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The Midwich Cuckoos by John Wyndham

The Midwich Cuckoos (original 1957; edition 1979)

by John Wyndham

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1,805503,878 (3.82)1 / 200
Title:The Midwich Cuckoos
Authors:John Wyndham
Info:Penguin Books (1979), Paperback
Collections:Read, Your library

Work details

The Midwich Cuckoos by John Wyndham (1957)

  1. 30
    The Chrysalids by John Wyndham (SomeGuyInVirginia)
    SomeGuyInVirginia: Each book compliments the other, describing the same fundamental theme from two points of view. I enjoyed the Midwich Cuckoos more.
  2. 00
    More Than Human by Theodore Sturgeon (Michael.Rimmer)
  3. 00
    The Day of the Triffids by John Wyndham (timspalding)

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English (48)  Hungarian (1)  All languages (49)
Showing 1-5 of 48 (next | show all)
I gave this one up before anyone gave birth. I still don't know what's up, exactly, but I gather it involves aliens. Wyndham trudges through it. ( )
  ccatalfo | Jan 26, 2015 |
Midwich is an ordinary little English village until the strangest thing happens. Late one evening everyone simply falls unconscious. They stay that way for 24 hours, and anyone who steps within a certain radius of the village collapses as well. An aerial photograph shows a strange, ovoid object near the center of town. But the next day, when everyone wakes up, the object is gone. Things seem to be perfectly normal in Midwich until several weeks later when the inhabitants come to the shocking realization: every woman and girl of childbearing age in Midwich is pregnant.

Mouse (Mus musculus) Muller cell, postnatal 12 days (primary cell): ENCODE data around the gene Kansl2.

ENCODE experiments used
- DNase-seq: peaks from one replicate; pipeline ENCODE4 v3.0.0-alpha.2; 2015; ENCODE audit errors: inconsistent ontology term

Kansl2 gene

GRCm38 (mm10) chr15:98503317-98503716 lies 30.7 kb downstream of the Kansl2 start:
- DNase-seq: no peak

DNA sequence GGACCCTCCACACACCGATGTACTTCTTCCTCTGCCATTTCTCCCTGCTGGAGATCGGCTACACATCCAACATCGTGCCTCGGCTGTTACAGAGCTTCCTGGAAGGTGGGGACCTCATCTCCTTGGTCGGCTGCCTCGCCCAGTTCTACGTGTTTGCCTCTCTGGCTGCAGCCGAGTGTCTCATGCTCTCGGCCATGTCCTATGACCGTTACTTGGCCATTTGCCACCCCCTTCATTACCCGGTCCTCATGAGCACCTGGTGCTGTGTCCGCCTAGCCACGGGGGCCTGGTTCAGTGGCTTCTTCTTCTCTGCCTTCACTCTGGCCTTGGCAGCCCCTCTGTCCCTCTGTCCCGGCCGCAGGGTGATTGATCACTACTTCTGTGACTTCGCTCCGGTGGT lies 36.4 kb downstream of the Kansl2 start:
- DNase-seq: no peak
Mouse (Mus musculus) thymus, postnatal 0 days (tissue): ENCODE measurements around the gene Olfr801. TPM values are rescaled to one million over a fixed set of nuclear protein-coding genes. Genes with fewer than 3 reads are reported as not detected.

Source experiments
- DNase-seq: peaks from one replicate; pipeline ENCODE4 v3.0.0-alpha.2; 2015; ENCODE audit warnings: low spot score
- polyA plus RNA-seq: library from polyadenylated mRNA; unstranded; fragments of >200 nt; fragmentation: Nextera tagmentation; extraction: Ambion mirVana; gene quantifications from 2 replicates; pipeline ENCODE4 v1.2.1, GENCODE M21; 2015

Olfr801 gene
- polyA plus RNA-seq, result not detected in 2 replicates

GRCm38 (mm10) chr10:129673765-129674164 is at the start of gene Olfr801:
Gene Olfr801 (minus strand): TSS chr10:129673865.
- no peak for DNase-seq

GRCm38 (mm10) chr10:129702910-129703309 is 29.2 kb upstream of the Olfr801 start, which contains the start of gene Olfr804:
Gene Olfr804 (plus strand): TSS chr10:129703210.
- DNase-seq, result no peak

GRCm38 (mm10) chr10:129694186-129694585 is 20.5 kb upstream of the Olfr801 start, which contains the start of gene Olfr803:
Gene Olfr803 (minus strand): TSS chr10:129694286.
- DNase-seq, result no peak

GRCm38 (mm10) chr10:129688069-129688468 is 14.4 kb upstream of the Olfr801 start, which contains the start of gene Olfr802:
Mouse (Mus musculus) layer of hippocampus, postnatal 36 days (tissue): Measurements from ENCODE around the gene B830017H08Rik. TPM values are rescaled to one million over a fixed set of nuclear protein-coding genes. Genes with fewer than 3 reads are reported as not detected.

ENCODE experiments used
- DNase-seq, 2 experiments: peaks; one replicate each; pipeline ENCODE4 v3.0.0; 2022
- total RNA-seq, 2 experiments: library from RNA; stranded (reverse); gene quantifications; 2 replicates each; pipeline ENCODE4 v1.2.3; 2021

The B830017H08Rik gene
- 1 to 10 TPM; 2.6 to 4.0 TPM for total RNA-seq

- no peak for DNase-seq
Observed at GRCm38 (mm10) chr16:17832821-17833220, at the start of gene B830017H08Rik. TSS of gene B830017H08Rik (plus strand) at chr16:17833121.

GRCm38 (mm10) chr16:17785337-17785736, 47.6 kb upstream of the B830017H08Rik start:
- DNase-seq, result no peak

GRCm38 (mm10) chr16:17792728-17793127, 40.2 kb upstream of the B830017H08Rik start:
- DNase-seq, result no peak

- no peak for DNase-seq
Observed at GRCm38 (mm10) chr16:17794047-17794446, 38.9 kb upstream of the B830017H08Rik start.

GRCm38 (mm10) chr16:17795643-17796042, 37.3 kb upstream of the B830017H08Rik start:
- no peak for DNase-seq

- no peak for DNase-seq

John Wyndham's novels have been described as "cosy apocalypses," and that is certainly the case with The Midwich Cuckoos. Everything is told from the perspective of the village's inhabitants as they decide to keep the existence of a strange brood of children to themselves. The government is not unaware of the happenings in Midwich, but it has reasons of its own for keeping things low key and under wraps. What we have is a story of ordinary people trying to fit extraordinary circumstances into their comfort zones, and largely succeeding for a number of years.

There are manifestations of the Cold War mindset in the novel, but what is particularly interesting is how it speaks almost directly to the problem Europe is currently confronting with a growing Muslim minority that refuses to assimilate and which many see as a threat to the Western way of life. "Can any State, however tolerant, afford to harbour an increasingly powerful minority which it has no power to control?," asks a character at one point. In answer to his own question, he cites the problem of "...your sham idealists: the quite large number of people who profess ideals as a form of premium for other-life insurance, and are content to lay up slavery and destitution for their descendants so long as they are enabled to produce personal copybooks of elevated views at the gate of heaven." A very timely question: Do our principles of personal liberty compel us to tolerate, even empower, those who are expressly intent on destroying us?

The Midwich Cuckoos is occasionally thoughtful, sometimes frightening, and always entertaining--highly recommended.

The novel has been filmed several times, but under the titles "Village of the Damned" and "Children of the Damned," so you may find the plot familiar even if you don't recognize the title.